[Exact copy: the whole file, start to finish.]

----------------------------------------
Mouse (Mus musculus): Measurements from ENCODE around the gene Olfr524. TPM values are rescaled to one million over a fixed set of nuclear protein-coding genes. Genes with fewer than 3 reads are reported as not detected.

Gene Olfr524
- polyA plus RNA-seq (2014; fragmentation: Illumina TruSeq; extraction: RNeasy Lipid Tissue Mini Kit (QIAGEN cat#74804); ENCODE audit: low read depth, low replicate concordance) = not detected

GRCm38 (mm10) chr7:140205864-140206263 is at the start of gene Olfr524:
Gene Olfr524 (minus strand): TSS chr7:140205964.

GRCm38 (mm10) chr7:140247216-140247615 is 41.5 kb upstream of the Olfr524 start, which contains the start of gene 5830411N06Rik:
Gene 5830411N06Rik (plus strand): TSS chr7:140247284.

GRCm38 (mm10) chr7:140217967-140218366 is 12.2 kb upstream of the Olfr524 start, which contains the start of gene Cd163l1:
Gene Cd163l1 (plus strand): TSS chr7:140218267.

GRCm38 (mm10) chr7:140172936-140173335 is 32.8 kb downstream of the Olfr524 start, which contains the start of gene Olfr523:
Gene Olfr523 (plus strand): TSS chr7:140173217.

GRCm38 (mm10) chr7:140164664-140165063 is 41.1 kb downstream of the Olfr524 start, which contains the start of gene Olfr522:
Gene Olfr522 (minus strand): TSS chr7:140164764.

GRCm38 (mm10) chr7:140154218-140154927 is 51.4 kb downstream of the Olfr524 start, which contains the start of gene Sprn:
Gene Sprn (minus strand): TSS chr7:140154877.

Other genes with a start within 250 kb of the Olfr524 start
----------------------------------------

Mouse (Mus musculus): Measurements from ENCODE around the gene Olfr524. TPM values are rescaled to one million over a fixed set of nuclear protein-coding genes. Genes with fewer than 3 reads are reported as not detected.

Gene Olfr524
- polyA plus RNA-seq (2014; fragmentation: Illumina TruSeq; extraction: RNeasy Lipid Tissue Mini Kit (QIAGEN cat#74804); ENCODE audit: low read depth, low replicate concordance) = not detected

GRCm38 (mm10) chr7:140205864-140206263 is at the start of gene Olfr524:
Gene Olfr524 (minus strand): TSS chr7:140205964.

GRCm38 (mm10) chr7:140247216-140247615 is 41.5 kb upstream of the Olfr524 start, which contains the start of gene 5830411N06Rik:
Gene 5830411N06Rik (plus strand): TSS chr7:140247284.

GRCm38 (mm10) chr7:140217967-140218366 is 12.2 kb upstream of the Olfr524 start, which contains the start of gene Cd163l1:
Gene Cd163l1 (plus strand): TSS chr7:140218267.

GRCm38 (mm10) chr7:140172936-140173335 is 32.8 kb downstream of the Olfr524 start, which contains the start of gene Olfr523:
Gene Olfr523 (plus strand): TSS chr7:140173217.

GRCm38 (mm10) chr7:140164664-140165063 is 41.1 kb downstream of the Olfr524 start, which contains the start of gene Olfr522:
Gene Olfr522 (minus strand): TSS chr7:140164764.

GRCm38 (mm10) chr7:140154218-140154927 is 51.4 kb downstream of the Olfr524 start, which contains the start of gene Sprn:
Gene Sprn (minus strand): TSS chr7:140154877.

Other genes with a start within 250 kb of the Olfr524 start